Analytical philosophy is the school of philosophy which ascribes most importance to the philosophy of language, and it is in analytical philosophy that the so-called `linguistic turn' took place: this is the idea that long standing controversies in philosophy about the nature of the world and of knowledge can be settled by attention to the use of the relevant concepts in language. But even outside analytical philosophy, philosophy of language is important: linguistic issues take centre stage in the philosophical hermeneutics of Heidegger and Gadamer and in Derrida's Deconstruction, in phenomenology issues about privacy best formulated in linguistic terms are of crucial importance, whilst in cognitive science the debate about the nature of concepts revolves about matters of content that originated in the philosophy of language.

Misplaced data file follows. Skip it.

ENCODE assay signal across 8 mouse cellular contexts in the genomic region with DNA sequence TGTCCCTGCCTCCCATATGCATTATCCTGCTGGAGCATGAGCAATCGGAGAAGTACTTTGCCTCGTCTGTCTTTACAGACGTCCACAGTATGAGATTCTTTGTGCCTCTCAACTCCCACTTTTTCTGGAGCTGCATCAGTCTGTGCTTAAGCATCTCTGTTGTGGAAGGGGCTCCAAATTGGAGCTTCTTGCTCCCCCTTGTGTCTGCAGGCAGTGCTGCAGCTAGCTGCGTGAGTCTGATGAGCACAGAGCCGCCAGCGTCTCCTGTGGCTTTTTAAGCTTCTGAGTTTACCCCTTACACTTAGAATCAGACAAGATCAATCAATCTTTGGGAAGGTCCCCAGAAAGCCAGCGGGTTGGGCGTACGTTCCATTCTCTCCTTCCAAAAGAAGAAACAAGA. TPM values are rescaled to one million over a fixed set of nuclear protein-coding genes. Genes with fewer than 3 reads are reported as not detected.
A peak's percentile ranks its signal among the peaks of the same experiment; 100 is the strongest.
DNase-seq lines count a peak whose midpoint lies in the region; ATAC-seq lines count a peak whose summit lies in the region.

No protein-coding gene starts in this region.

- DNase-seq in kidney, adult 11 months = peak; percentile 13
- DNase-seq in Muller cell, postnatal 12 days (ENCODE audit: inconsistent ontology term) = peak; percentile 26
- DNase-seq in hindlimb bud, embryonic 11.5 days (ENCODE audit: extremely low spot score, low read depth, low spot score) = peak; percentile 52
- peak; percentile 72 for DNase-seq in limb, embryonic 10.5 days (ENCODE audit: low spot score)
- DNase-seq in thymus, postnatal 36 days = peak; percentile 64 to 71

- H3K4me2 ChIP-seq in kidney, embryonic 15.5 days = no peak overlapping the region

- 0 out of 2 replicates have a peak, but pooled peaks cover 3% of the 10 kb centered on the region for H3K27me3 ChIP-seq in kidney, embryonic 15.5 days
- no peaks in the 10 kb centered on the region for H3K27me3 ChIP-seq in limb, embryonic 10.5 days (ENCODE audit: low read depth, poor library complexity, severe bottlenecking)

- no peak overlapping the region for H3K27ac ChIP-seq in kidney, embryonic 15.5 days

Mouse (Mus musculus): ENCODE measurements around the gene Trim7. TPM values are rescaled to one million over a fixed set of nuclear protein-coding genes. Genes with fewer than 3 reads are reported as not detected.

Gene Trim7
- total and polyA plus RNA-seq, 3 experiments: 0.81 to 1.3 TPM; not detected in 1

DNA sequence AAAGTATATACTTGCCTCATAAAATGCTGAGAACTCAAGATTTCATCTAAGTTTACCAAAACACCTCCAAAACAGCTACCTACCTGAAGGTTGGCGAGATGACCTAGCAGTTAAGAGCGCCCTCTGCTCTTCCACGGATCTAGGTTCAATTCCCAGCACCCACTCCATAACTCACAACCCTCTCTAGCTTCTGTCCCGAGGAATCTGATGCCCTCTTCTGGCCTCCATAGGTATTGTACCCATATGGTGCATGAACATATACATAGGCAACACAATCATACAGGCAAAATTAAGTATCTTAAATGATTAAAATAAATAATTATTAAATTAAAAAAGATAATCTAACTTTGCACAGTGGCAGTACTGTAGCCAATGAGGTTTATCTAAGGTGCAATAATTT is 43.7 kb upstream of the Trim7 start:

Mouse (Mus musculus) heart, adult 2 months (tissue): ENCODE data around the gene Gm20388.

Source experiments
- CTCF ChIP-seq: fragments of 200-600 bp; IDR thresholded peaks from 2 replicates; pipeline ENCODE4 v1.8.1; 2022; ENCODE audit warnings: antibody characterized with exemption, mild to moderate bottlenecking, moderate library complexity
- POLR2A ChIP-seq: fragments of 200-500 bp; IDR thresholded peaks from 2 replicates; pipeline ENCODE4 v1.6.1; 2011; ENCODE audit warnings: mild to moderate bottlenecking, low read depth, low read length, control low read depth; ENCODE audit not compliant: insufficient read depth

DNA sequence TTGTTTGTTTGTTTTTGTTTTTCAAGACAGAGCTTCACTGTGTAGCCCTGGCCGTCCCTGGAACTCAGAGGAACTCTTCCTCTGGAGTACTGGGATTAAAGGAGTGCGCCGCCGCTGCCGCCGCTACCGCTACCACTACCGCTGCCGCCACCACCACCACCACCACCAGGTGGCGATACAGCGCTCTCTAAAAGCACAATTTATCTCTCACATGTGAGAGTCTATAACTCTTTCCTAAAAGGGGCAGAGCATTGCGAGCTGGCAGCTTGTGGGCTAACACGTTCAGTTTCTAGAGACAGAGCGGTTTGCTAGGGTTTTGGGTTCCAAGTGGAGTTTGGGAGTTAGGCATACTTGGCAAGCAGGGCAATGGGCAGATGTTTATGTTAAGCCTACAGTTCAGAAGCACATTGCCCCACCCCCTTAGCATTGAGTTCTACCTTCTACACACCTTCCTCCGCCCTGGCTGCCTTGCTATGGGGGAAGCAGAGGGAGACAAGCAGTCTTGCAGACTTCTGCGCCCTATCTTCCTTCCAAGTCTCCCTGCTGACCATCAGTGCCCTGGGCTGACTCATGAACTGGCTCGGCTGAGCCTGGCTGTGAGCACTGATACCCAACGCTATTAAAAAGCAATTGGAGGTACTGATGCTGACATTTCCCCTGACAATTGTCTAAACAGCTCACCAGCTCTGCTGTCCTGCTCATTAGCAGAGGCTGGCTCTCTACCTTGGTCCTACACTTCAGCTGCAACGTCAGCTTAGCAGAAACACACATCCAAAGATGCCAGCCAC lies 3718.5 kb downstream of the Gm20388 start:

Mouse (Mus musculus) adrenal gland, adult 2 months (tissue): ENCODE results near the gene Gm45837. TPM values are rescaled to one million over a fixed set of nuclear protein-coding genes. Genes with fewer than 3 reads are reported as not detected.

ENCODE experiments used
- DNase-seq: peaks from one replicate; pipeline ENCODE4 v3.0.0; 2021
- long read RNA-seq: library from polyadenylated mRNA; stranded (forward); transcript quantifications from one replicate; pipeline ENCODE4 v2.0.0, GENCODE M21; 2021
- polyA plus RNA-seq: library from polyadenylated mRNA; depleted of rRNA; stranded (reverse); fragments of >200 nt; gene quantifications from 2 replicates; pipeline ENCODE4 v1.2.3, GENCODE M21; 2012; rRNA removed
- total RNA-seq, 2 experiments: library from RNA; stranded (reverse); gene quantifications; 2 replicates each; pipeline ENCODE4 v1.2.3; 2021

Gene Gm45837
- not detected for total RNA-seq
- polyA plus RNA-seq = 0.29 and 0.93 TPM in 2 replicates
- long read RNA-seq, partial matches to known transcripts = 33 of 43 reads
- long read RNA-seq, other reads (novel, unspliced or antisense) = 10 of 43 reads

- present arguments for or against narrow content, or provide surveys of such arguments;
- present theories of meaning which provide narrow content;
- present theories of meaning without narrow content, and which purport to account for intensional aspects of meaning.